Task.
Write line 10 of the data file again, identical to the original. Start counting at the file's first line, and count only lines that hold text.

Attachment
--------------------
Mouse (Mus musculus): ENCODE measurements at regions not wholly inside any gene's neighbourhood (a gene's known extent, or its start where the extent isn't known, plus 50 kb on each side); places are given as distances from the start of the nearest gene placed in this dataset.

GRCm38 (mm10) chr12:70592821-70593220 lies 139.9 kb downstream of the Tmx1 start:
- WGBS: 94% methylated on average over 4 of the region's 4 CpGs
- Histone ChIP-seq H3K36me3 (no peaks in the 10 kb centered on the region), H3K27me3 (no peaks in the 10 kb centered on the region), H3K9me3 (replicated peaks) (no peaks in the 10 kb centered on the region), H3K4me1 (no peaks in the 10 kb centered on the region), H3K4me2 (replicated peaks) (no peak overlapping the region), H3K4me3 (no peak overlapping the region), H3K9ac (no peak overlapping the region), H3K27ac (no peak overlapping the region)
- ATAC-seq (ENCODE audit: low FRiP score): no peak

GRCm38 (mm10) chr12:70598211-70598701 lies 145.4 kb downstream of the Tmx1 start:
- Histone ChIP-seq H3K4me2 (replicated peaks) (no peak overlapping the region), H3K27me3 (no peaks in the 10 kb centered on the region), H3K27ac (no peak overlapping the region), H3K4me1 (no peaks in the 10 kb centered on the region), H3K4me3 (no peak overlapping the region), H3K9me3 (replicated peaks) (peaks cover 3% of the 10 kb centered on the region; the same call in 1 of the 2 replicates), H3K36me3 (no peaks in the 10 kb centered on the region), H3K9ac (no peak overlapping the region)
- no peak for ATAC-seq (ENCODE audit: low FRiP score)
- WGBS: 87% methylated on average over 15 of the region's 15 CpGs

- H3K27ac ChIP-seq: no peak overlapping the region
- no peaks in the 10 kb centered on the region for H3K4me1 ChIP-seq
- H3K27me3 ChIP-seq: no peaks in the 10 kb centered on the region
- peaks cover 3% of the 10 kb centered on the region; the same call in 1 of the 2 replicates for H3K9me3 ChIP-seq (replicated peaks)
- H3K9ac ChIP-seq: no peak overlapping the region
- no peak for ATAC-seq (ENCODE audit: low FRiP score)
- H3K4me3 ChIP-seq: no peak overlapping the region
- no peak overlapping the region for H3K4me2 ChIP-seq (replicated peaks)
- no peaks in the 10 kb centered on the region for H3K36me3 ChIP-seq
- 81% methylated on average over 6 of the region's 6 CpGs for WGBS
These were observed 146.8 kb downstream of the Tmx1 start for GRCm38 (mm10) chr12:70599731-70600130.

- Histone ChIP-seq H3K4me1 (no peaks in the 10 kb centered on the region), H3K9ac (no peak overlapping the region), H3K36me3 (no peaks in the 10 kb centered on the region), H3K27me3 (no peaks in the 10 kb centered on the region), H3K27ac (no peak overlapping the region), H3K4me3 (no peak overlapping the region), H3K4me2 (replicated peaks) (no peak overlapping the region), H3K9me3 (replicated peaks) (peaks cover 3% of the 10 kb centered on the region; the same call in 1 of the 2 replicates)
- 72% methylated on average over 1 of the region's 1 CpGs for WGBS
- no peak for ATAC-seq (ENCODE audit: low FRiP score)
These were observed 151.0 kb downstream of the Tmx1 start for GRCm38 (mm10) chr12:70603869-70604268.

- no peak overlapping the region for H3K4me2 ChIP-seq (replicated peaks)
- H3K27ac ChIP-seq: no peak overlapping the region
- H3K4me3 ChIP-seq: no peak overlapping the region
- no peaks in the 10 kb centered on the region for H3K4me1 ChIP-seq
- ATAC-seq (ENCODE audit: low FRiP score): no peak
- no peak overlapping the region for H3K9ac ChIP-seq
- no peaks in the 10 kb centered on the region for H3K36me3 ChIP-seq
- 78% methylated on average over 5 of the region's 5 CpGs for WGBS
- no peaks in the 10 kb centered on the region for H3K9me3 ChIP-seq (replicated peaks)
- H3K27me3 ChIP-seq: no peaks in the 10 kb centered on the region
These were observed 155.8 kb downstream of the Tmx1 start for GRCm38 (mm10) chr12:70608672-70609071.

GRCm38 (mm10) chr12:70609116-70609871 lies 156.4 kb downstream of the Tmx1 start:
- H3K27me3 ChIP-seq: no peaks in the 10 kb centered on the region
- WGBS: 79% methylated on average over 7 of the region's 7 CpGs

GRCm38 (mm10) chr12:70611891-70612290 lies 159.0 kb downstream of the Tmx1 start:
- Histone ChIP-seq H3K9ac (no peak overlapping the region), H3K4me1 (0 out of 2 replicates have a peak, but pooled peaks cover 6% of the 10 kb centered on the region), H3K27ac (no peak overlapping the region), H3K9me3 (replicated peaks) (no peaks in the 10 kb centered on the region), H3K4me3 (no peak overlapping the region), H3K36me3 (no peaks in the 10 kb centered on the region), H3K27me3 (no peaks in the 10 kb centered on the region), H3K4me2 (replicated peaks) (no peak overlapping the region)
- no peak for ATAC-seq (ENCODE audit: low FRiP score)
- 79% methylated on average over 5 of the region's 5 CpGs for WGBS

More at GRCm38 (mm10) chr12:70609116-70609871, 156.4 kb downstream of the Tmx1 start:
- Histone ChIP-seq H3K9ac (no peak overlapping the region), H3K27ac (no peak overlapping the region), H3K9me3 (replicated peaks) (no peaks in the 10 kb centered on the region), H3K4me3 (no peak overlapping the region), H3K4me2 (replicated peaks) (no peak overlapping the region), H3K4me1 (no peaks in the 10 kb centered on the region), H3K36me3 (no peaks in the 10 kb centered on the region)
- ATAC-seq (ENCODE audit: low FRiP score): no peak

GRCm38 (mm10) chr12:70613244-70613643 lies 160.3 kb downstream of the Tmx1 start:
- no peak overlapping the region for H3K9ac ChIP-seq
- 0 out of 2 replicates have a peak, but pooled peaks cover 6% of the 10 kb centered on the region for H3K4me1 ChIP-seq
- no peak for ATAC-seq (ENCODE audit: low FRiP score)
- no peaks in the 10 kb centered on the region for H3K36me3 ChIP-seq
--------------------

- H3K27ac ChIP-seq: no peak overlapping the region